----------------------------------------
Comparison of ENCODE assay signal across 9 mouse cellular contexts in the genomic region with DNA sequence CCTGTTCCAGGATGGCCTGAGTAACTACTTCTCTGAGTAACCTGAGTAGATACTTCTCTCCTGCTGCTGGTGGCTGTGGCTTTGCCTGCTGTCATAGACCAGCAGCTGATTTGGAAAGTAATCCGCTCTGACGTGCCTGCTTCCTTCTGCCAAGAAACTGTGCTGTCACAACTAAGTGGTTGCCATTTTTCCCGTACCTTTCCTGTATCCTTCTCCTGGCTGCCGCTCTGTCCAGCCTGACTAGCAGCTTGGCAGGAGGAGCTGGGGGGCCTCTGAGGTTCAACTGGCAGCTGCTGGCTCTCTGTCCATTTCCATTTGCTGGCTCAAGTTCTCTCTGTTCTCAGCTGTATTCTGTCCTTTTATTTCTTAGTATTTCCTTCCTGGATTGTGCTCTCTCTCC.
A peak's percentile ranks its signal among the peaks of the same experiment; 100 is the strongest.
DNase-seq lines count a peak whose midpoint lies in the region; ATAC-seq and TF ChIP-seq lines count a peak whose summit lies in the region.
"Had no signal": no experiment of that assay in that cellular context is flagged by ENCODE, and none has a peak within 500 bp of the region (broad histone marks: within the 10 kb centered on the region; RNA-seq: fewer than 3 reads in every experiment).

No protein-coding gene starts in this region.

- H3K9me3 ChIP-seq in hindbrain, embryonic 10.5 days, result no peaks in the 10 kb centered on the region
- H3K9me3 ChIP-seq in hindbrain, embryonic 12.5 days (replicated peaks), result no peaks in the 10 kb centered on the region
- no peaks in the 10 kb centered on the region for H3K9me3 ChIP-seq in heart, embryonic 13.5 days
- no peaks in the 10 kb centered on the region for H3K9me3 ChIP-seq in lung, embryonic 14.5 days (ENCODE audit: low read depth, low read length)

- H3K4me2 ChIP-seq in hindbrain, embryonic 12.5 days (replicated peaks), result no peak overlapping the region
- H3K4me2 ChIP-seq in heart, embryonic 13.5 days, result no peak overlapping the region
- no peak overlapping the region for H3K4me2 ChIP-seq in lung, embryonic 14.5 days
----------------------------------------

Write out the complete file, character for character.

Comparison of ENCODE assay signal across 9 mouse cellular contexts in the genomic region with DNA sequence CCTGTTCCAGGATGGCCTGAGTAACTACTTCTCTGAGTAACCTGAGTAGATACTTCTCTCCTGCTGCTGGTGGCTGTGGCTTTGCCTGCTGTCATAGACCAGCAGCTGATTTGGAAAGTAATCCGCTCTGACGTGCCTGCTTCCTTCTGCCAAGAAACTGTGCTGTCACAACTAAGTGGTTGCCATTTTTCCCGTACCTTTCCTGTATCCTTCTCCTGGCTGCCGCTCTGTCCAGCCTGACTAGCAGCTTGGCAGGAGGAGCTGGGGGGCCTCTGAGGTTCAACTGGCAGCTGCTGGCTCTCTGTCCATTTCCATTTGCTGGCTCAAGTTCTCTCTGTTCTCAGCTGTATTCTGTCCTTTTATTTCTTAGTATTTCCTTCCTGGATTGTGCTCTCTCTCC.
A peak's percentile ranks its signal among the peaks of the same experiment; 100 is the strongest.
DNase-seq lines count a peak whose midpoint lies in the region; ATAC-seq and TF ChIP-seq lines count a peak whose summit lies in the region.
"Had no signal": no experiment of that assay in that cellular context is flagged by ENCODE, and none has a peak within 500 bp of the region (broad histone marks: within the 10 kb centered on the region; RNA-seq: fewer than 3 reads in every experiment).

No protein-coding gene starts in this region.

- H3K9me3 ChIP-seq in hindbrain, embryonic 10.5 days, result no peaks in the 10 kb centered on the region
- H3K9me3 ChIP-seq in hindbrain, embryonic 12.5 days (replicated peaks), result no peaks in the 10 kb centered on the region
- no peaks in the 10 kb centered on the region for H3K9me3 ChIP-seq in heart, embryonic 13.5 days
- no peaks in the 10 kb centered on the region for H3K9me3 ChIP-seq in lung, embryonic 14.5 days (ENCODE audit: low read depth, low read length)

- H3K4me2 ChIP-seq in hindbrain, embryonic 12.5 days (replicated peaks), result no peak overlapping the region
- H3K4me2 ChIP-seq in heart, embryonic 13.5 days, result no peak overlapping the region
- no peak overlapping the region for H3K4me2 ChIP-seq in lung, embryonic 14.5 days